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Citing a "total refusal to cooperate" on the migrant influx by other EU countries, Rome may make it easier for immigrants to reach France and Germany.
Silvio Berlusconi threatened to allow a wave of immigrants from North Africa loose into Europe, citing a reluctance by fellow European Union member countries to help deal with up to 20,000 recent arrivals on Italy's shores.
The Italian prime minister has squarely blamed Tunisia — the country of origin of most of the 20,000 migrants who have arrived on the tiny Italian island of Lampedusa since January — for failing to block migrants leaving its shores, but contends also that Italy is alone in facing what should be a European problem.
For its part, the European Commission on Friday told France that it was violating the EU's border-free Schengen system by sending North African migrants found near its southern frontier back over the border to Italy.
"There are no borders so they can't," EU Home Affairs commissioner Cecilia Malmstrom told a news conference in Brussels when asked about the legality of French actions, DPA reported.
Italian Interior Minister Roberto Maroni, meanwhile, lamented the "total refusal to cooperate" by Italy's neighbors and the EU, and warned that Rome may make it easier for immigrants to reach France and Germany, Reuters reported.
“Many immigrants have said they want to reach relatives in France and Germany and other countries.”~Silvio Berlusconi
Italy was considering giving migrants temporary permits and setting up centers near Italy's borders so they can easily cross into other countries, Maroni and Berlusconi said. "Many immigrants have said they want to reach relatives in France and Germany and other countries," Berlusconi reportedly said. "We can give them the possibility to circulate freely in Europe."
The two plan to visit Tunis on Monday to demand that the government do more to stop migrants leaving its shores, and that it take back repatriated migrants. "It's in Tunisia's interests to keep its young workers at home," Berlusconi said after meeting ministers in Rome, Reuters reported.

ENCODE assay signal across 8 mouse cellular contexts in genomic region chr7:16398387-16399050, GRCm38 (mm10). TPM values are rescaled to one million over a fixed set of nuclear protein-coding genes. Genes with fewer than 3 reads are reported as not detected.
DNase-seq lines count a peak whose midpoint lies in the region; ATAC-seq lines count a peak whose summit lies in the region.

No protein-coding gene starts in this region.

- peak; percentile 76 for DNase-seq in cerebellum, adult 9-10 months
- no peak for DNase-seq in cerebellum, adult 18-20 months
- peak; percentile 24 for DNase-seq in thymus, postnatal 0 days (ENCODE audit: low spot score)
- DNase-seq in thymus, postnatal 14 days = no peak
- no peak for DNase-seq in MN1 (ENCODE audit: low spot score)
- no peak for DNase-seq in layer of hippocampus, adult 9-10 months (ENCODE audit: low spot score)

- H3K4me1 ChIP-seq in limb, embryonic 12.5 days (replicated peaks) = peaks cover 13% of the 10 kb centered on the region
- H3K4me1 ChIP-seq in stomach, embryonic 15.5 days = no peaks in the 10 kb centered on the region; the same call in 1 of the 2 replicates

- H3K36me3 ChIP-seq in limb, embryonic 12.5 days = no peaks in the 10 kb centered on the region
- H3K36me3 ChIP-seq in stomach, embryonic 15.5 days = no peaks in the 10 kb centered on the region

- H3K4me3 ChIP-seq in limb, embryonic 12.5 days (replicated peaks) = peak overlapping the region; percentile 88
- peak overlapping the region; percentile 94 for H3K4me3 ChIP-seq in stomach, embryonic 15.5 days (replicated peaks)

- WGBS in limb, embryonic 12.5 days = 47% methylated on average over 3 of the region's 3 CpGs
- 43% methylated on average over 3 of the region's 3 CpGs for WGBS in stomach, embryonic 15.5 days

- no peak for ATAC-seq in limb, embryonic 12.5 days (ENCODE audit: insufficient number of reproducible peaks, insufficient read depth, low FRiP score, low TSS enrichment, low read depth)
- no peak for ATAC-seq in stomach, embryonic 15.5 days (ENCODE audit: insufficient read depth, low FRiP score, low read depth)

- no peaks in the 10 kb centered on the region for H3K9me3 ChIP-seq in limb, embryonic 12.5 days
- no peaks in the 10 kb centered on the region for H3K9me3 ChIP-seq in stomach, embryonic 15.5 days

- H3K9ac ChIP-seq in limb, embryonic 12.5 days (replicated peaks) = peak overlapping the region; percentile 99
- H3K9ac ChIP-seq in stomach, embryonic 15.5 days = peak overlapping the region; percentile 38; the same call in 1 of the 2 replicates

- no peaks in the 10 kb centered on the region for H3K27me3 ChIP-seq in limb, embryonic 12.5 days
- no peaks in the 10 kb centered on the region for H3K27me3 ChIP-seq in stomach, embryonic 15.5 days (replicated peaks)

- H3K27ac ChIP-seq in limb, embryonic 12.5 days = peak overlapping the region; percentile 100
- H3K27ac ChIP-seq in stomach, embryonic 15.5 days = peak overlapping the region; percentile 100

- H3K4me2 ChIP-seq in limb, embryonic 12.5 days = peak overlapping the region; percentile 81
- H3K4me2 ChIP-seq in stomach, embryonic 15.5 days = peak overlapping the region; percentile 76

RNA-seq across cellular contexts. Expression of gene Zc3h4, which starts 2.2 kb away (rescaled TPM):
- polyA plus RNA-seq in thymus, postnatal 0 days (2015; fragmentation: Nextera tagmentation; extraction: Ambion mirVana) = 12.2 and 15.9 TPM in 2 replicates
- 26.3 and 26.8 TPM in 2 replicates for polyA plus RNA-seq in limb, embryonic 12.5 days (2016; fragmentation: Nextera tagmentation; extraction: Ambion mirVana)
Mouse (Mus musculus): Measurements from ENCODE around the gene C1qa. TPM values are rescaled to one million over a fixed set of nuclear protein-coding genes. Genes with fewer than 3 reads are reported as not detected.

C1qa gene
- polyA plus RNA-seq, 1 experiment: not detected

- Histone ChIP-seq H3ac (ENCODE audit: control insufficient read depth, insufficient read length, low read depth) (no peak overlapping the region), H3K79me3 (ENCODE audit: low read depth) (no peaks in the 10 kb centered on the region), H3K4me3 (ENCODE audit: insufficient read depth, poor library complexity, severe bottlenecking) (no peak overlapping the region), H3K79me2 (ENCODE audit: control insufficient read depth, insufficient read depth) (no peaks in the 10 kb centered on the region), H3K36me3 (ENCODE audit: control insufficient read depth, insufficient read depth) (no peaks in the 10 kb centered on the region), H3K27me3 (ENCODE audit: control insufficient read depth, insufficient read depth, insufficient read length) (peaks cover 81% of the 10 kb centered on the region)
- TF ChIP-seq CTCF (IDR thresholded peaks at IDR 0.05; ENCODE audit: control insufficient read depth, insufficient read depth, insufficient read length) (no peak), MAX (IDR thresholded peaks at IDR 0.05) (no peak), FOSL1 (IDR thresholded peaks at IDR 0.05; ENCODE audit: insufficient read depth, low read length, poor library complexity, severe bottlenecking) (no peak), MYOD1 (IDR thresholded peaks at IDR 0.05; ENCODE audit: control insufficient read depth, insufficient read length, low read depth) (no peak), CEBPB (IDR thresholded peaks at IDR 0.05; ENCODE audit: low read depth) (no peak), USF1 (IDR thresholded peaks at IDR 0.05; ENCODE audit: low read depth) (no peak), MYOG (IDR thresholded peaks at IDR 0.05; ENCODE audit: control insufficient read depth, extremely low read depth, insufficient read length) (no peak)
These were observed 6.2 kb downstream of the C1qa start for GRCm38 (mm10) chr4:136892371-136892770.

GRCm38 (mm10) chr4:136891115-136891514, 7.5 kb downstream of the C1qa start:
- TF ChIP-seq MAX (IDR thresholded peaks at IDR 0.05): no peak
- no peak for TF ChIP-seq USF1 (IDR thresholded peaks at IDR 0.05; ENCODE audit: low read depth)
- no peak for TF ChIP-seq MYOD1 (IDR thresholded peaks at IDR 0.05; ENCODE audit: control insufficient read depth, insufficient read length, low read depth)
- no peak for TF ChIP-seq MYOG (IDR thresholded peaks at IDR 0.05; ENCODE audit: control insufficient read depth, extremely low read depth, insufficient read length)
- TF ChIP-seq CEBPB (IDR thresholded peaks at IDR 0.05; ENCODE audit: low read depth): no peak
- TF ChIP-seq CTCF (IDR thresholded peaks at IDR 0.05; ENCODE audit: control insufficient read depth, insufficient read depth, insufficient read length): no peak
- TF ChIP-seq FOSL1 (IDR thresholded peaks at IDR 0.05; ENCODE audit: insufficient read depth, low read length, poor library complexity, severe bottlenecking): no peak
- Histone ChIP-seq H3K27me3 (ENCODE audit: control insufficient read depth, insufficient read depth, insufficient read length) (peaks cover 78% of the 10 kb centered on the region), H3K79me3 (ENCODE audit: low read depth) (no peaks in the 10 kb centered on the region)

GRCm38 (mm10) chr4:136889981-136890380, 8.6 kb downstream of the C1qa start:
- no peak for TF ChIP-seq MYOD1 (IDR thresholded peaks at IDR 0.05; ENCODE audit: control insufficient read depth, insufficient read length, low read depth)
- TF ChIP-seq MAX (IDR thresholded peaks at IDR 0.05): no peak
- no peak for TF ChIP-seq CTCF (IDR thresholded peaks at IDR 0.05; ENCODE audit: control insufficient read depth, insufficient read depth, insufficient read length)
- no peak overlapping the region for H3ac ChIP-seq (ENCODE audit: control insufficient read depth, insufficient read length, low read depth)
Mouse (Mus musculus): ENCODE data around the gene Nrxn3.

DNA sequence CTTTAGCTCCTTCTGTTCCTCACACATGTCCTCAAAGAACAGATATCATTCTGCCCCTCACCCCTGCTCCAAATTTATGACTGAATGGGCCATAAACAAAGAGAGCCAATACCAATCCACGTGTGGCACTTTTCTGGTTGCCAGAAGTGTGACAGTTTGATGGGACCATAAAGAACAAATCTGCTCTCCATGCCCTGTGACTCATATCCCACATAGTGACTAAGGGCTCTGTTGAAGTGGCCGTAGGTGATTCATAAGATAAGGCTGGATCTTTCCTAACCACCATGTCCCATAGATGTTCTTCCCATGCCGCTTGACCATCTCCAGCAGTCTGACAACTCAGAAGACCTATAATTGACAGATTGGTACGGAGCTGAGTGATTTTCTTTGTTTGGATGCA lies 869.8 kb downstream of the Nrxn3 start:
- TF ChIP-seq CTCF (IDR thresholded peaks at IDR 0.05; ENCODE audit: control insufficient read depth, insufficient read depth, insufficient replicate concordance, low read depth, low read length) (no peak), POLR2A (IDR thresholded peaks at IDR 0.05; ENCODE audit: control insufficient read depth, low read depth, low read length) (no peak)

The influx is due to a relaxation of border controls in Tunisia stemming from the ouster of hardline president, Zine al-Abidine Ben Ali and resulting end to a police state, according to the Sydney Morning Herald.
The EU has offered to double its aid to Tunisia's poorest regions, as the number of migrants on the tiny Mediterranean island reached 20,000.
Malmstrom, just returned from a two-trip to Tunisia, reportedly said that Tunisian authorities were willing to cooperate on "a well-managed, organized and gradual repatriation of Tunisian nationals," and said the EU would grant financial support.
The EU's enlargement chief, Stefan Fule, said in Tunis on Thursday that the bloc was ready to double its aid, to encourage civil society in Tunisia, from $160 million ($219 million) to €320 million over the next two years.
Italian press reports indicated that each migrant would be given 1,500 euros ($2,100 dollars) in return for repatriation, with grants partly funded by the EU.
Malmstrom said negotiations were ongoing to convince EU countries to give asylum to "the few thousands, mainly Somali, Eritrean and Sudanese" refugees in Libya and Tunisia who cannot be returned to their countries because of armed conflict, DPA reported.
Berlusconi on Wednesday pledged to rid Lampedusa of North African migrants — who now outnumber the local population — by the weekend. On Friday, however, he told reporters that rough seas were hampering the plan.
Weathering bad press from an impending sex trial, Berlusconi visited Lampedusa on Wednesday to oversee the evacuation of migrants using a Navy ship and a commercial ferry.
Amnesty International on Friday criticized the Italian government over its handling of the migrant influx.
"The crisis has been created by the Italian government's failure to respond adequately to the situation here in Lampedusa," Charlotte Phillips, a representative of Amnesty's Refugees and Migrants Program said, Reuters reported. "Tunisians have been unable to access the most basic of rights including access to adequate shelter or any shelter at all, sanitary conditions and so on."
And Medical charity Doctors Without Borders said there were 16 chemical toilets for a migrant population that has regularly outnumbered Lampedusa's normal population of 5,000. The migrants each received just 1.5 liters of water a day, compared with the recommended standard of 20 liters, it said in a statement.
Meanwhile, Tunisian rescuers reportedly recovered the bodies of 27 would-be migrants headed for Italy which sank in the Mediterranean, the Tunisian news agency TAP reported. The migrants were aged from 19 to 43, TAP reported, citing the Interior Ministry. It was unclear how many people survived.
— Freya Petersen